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Excerpt from Oral History Interview with George A. LeMaistre, April 29, 1985. Interview A-0358. Southern Oral History Program Collection (#4007) See Entire Interview >>

Moderation slowly gives way to riots in integrating Alabama

Alabamans took a somewhat accomodationist approach toward the <cite>Brown</cite> ruling, LeMaistre remembers here. But they also moved to integrate very slowly, and before very long that somewhat moderate approach to school integration gave way to riots.

Citing this Excerpt

Oral History Interview with George A. LeMaistre, April 29, 1985. Interview A-0358. Southern Oral History Program Collection (#4007) in the Southern Oral History Program Collection, Southern Historical Collection, Wilson Library, University of North Carolina at Chapel Hill.

Full Text of the Excerpt

Well, anyhow . . . What is your impression of the first reaction to the Brown decision in Alabama?
GEORGE A. LeMAISTRE:
In '54. It was in the spring, as I recall. The first reaction was, "Well, this is another obstacle that we are going to have to overcome." The general talk was, "Well, that's in Topeka and really doesn't affect us yet, but we've got to be prepared." And you had a lot of talk about how we are going to get around it. I remember one of the senators became quite angry with me when he asked me what are we going to do about the Brown decision, and I told him that I thought it was pretty damn near time we started enforcing it. That wasn't what he wanted to hear; he thought that we ought to have some way of accommodating ourselves to the decision without coming up with mixed schools. And there just wasn't any way, the way that decision was written.
ALLEN J. GOING:
A lot of Southerners thought there were some ways.
GEORGE A. LeMAISTRE:
Oh yes. You remember we even got around to that massive resistance stuff in Virginia where they would simply have no schools if they had to have blacks and whites together.
ALLEN J. GOING:
I think Alabama was fortunate, if I can use that term, in having Folsom in at that time.
GEORGE A. LeMAISTRE:
So we did not have any . . . I don't think we even had a bill introduced—may have, but it didn't pass, to abolish public schools. That was one of the solutions that was suggested that nothing in the constitution said that the State had to educate anybody. And so they were talking about abolishing public schools, and one or two states attempted to do that. The Little Rock confrontation between Faubus and Eisenhower probably had a profound impact in Alabama, and the blowing up of a school in Clinton, Tennessee, one or two places like that where the Klan got into it made some decent people realize that we don't belong on the side of those people. And they tried to figure out ways to accommodate themselves to the procedure without destroying the system.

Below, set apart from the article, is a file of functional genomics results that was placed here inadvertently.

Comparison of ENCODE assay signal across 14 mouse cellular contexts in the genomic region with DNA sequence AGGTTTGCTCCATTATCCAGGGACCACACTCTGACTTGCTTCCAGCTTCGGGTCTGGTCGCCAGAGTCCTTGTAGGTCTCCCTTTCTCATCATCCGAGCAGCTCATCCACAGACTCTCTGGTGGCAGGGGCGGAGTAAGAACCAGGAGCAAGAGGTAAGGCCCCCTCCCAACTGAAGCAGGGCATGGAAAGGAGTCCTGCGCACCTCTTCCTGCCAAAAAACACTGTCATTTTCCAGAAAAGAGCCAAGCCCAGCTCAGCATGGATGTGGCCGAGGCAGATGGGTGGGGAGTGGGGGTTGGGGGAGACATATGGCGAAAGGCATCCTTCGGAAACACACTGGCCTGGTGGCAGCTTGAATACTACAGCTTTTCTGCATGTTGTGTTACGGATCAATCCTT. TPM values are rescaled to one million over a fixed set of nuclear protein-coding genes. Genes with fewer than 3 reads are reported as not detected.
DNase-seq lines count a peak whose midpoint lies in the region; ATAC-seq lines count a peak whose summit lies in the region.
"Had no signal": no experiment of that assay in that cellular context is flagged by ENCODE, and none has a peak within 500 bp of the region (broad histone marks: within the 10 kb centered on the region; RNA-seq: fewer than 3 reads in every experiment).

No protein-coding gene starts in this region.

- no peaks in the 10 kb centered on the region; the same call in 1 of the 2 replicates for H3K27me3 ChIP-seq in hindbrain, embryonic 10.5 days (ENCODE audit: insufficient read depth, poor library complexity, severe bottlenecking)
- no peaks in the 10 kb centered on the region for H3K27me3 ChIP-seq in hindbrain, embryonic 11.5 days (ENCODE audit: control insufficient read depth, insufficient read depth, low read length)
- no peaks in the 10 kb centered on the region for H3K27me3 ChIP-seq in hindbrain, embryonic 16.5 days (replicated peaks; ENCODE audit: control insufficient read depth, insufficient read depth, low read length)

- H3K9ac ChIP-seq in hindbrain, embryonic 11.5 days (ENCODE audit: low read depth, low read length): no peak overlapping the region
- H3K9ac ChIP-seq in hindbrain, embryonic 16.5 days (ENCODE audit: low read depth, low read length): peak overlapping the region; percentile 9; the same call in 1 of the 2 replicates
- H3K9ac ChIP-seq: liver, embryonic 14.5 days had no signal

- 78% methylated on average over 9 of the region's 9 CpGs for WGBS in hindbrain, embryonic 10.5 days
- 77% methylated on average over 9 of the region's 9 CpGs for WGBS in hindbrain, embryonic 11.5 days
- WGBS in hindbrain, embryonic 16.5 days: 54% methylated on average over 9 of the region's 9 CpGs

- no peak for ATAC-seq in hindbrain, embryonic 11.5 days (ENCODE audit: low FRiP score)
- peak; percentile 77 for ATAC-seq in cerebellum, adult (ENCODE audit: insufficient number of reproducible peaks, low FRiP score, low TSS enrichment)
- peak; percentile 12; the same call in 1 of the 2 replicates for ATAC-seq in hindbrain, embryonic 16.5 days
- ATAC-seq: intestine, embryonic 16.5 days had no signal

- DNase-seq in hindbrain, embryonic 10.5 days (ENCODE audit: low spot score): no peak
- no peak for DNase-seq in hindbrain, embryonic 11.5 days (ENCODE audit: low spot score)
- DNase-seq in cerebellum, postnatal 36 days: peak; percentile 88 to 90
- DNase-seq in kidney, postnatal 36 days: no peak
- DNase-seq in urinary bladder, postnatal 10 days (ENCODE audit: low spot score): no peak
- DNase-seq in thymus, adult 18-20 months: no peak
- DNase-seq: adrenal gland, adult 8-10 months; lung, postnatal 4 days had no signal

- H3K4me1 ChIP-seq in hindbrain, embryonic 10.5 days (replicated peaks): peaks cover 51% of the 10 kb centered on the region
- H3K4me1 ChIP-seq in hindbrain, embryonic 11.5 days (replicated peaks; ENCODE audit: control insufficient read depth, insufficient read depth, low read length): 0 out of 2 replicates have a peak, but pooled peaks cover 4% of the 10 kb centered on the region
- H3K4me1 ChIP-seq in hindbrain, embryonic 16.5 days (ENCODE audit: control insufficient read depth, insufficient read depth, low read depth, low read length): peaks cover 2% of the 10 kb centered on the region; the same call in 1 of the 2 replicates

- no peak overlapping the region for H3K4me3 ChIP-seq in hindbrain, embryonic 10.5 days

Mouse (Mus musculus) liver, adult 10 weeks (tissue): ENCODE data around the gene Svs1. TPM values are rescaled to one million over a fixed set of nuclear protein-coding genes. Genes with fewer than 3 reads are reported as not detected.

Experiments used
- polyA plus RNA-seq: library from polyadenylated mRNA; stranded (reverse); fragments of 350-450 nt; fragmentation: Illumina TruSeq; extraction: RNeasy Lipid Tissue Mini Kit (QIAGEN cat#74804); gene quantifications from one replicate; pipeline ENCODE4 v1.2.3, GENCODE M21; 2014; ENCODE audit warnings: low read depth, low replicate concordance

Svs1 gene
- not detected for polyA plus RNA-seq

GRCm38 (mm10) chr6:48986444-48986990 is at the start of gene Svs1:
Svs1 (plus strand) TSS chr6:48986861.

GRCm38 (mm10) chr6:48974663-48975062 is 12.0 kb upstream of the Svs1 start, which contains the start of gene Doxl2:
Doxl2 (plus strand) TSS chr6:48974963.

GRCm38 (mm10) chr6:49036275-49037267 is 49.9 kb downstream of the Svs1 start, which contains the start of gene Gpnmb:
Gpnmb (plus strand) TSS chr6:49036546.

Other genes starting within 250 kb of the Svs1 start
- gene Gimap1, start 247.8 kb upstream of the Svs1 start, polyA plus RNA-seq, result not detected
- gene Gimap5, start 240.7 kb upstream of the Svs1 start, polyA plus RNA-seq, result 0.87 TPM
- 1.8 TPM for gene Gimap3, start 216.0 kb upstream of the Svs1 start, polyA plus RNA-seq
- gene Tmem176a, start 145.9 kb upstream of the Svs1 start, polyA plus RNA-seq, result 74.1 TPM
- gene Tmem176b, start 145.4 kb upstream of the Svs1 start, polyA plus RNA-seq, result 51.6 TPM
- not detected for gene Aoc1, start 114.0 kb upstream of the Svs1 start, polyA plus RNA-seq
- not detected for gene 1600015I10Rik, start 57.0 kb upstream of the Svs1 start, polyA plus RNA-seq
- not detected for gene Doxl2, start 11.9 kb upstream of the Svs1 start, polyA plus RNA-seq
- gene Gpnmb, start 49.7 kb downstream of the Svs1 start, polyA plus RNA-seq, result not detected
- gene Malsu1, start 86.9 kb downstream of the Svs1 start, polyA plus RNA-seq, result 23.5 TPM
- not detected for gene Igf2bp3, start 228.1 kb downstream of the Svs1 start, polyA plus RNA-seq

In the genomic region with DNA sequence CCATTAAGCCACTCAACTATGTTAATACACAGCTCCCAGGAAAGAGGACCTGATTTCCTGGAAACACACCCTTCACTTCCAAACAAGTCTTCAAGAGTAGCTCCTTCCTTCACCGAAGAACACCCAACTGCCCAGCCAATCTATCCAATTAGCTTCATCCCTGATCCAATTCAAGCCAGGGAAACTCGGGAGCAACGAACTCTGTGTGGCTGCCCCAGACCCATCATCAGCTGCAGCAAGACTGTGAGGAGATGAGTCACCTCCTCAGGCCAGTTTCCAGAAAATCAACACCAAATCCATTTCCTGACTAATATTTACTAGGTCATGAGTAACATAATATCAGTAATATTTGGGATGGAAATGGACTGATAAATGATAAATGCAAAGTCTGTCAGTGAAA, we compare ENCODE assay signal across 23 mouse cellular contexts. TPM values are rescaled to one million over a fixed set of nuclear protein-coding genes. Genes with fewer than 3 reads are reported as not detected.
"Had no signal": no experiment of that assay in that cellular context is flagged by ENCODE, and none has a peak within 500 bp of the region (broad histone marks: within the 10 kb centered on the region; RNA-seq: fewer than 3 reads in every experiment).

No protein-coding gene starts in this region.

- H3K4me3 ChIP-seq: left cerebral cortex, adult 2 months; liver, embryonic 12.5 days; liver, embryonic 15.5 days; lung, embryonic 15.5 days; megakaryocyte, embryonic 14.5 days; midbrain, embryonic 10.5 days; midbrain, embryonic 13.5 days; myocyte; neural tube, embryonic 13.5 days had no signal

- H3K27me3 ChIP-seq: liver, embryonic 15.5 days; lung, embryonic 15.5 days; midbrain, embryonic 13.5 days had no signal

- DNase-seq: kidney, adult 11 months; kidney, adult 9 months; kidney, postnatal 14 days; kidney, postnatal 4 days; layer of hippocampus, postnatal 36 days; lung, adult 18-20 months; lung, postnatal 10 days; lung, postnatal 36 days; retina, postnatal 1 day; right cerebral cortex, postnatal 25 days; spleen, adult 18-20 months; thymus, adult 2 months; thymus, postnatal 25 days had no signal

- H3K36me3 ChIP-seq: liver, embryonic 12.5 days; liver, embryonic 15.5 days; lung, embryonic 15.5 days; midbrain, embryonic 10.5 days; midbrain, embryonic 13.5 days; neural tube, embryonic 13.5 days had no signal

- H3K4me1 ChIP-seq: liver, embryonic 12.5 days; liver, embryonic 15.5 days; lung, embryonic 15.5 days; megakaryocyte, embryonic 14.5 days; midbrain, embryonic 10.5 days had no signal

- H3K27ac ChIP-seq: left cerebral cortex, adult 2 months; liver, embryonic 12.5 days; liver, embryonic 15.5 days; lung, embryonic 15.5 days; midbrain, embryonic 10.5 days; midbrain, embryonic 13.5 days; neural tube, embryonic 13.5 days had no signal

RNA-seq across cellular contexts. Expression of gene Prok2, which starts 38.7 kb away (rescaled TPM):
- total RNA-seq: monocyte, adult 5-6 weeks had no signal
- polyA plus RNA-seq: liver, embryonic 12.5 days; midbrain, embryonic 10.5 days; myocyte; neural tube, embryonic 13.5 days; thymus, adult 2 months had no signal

ALLEN J. GOING:
And also the implementing decision in the Brown case, I think, came a year later, and that seemed to moderate because that's when . . .
GEORGE A. LeMAISTRE:
That's when they came out with "all deliberate speed," phrase and I think that the Supreme Court used an unfortunate expression then. A lot of people thought all deliberate speed meant be deliberate but make it look speedy. And really some people were sort of lulled into a feeling of well, it's not as bad as we think it is; we don't have to comply immediately.
ALLEN J. GOING:
It's certainly an ambiguous phrase.
GEORGE A. LeMAISTRE:
As a result we are still fighting it; we still have cases pending right here in Tuscaloosa on the method of integrating the schools.
ALLEN J. GOING:
Alabama was brought rather suddenly into the spotlight December 1, 1955, when Rosa Parks refused to give up her seat in Montgomery, and then it was just a few months later when Autherine Lucy registered here. That really brought it out.
GEORGE A. LeMAISTRE:
It also brought out rioting and renewed activity by the Ku Klux Klan and brought that genteel group known as the White Citizens Council out of the woodwork. And so it was a pretty tough time round about then. As a matter of fact a lot of the energy of some of our "loudspeakers" (so to speak) was turned to the subject of integration rather than politics. I think that accounts for the fact that the congressmen and the senators didn't get a whole lot of flack at that time, but what they thought was the backwash from the integration arguments . . . I know the situation in the early sixties reflected very much the public reaction to school integration and didn't really translate itself into a division politically. It was all members of the Democratic Party, those who were segregationists and those who were not stayed in the Party. Now we are getting into a situation where those who are outspoken segregationists have moved into another party.